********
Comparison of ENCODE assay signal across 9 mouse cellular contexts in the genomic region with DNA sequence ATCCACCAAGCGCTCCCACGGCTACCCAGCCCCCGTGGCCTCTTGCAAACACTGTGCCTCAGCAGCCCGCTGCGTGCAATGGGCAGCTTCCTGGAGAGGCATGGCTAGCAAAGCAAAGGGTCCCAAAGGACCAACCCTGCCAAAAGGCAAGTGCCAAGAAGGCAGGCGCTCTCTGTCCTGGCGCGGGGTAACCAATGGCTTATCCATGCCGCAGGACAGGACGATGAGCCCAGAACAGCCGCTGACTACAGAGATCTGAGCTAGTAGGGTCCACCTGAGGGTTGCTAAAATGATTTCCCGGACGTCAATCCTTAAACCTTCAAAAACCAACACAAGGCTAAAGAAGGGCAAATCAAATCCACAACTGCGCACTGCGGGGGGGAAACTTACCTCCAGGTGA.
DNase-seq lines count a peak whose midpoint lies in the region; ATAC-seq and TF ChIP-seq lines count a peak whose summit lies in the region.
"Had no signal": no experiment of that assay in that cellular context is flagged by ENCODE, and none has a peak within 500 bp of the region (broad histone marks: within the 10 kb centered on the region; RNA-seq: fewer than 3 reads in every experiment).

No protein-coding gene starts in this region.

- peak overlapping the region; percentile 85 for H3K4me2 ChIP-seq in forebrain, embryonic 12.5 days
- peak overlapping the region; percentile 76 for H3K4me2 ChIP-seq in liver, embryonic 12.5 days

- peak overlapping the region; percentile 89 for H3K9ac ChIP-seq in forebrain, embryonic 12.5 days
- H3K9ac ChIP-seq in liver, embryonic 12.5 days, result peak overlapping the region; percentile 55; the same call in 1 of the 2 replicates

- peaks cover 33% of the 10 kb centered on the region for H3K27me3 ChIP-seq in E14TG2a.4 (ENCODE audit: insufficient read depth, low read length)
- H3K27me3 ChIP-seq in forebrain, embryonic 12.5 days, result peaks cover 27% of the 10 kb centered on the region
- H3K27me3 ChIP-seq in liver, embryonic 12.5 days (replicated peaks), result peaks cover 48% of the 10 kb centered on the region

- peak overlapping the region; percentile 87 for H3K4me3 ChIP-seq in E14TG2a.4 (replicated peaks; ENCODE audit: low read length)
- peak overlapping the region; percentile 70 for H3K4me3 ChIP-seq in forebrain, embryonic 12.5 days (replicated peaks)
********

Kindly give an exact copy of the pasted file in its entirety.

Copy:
Comparison of ENCODE assay signal across 9 mouse cellular contexts in the genomic region with DNA sequence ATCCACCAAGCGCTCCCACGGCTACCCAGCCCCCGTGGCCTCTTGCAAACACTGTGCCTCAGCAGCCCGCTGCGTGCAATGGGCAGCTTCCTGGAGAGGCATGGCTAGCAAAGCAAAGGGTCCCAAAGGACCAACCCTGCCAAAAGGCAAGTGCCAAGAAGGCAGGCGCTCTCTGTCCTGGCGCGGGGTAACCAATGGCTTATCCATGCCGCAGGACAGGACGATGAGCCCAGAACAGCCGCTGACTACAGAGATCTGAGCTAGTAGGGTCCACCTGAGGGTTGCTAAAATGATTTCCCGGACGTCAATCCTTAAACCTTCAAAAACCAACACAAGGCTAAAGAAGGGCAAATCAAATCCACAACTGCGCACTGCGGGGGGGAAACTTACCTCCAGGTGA.
DNase-seq lines count a peak whose midpoint lies in the region; ATAC-seq and TF ChIP-seq lines count a peak whose summit lies in the region.
"Had no signal": no experiment of that assay in that cellular context is flagged by ENCODE, and none has a peak within 500 bp of the region (broad histone marks: within the 10 kb centered on the region; RNA-seq: fewer than 3 reads in every experiment).

No protein-coding gene starts in this region.

- peak overlapping the region; percentile 85 for H3K4me2 ChIP-seq in forebrain, embryonic 12.5 days
- peak overlapping the region; percentile 76 for H3K4me2 ChIP-seq in liver, embryonic 12.5 days

- peak overlapping the region; percentile 89 for H3K9ac ChIP-seq in forebrain, embryonic 12.5 days
- H3K9ac ChIP-seq in liver, embryonic 12.5 days, result peak overlapping the region; percentile 55; the same call in 1 of the 2 replicates

- peaks cover 33% of the 10 kb centered on the region for H3K27me3 ChIP-seq in E14TG2a.4 (ENCODE audit: insufficient read depth, low read length)
- H3K27me3 ChIP-seq in forebrain, embryonic 12.5 days, result peaks cover 27% of the 10 kb centered on the region
- H3K27me3 ChIP-seq in liver, embryonic 12.5 days (replicated peaks), result peaks cover 48% of the 10 kb centered on the region

- peak overlapping the region; percentile 87 for H3K4me3 ChIP-seq in E14TG2a.4 (replicated peaks; ENCODE audit: low read length)
- peak overlapping the region; percentile 70 for H3K4me3 ChIP-seq in forebrain, embryonic 12.5 days (replicated peaks)